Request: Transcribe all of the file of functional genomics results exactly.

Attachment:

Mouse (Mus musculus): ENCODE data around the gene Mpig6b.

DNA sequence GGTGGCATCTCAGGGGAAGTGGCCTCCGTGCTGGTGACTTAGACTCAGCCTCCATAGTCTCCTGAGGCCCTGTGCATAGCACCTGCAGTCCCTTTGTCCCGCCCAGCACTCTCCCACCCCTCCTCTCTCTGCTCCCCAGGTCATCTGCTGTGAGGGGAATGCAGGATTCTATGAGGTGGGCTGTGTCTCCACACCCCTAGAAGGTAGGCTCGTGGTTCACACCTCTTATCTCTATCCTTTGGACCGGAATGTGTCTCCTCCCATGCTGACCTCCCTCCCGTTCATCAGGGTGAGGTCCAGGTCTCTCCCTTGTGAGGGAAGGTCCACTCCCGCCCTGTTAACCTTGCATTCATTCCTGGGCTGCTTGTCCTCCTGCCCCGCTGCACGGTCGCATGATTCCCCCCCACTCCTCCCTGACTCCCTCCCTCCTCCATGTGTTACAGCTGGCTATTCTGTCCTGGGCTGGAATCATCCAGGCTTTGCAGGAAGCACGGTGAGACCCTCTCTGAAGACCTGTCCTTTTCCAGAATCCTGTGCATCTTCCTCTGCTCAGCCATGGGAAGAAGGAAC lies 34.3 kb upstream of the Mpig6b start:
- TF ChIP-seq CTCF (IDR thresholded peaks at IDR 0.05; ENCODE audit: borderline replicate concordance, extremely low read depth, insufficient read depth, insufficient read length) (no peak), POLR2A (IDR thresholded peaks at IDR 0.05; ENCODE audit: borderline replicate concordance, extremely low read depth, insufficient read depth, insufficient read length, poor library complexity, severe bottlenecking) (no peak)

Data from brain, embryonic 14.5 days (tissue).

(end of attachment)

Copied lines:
Mouse (Mus musculus): ENCODE data around the gene Mpig6b.

DNA sequence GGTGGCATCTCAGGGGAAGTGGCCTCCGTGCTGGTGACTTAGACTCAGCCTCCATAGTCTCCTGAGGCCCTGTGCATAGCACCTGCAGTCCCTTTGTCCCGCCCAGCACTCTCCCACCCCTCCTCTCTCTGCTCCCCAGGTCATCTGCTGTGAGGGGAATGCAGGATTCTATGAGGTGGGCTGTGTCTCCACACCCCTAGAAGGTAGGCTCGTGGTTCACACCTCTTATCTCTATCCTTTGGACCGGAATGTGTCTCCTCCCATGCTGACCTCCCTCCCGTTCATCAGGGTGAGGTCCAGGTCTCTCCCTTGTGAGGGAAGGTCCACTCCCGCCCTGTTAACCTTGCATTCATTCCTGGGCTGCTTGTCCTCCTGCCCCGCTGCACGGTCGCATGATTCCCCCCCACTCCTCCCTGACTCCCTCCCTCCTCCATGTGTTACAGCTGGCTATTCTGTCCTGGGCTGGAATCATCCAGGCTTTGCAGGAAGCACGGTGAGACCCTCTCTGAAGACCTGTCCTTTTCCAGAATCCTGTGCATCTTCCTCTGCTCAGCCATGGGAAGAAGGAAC lies 34.3 kb upstream of the Mpig6b start:
- TF ChIP-seq CTCF (IDR thresholded peaks at IDR 0.05; ENCODE audit: borderline replicate concordance, extremely low read depth, insufficient read depth, insufficient read length) (no peak), POLR2A (IDR thresholded peaks at IDR 0.05; ENCODE audit: borderline replicate concordance, extremely low read depth, insufficient read depth, insufficient read length, poor library complexity, severe bottlenecking) (no peak)

Data from brain, embryonic 14.5 days (tissue).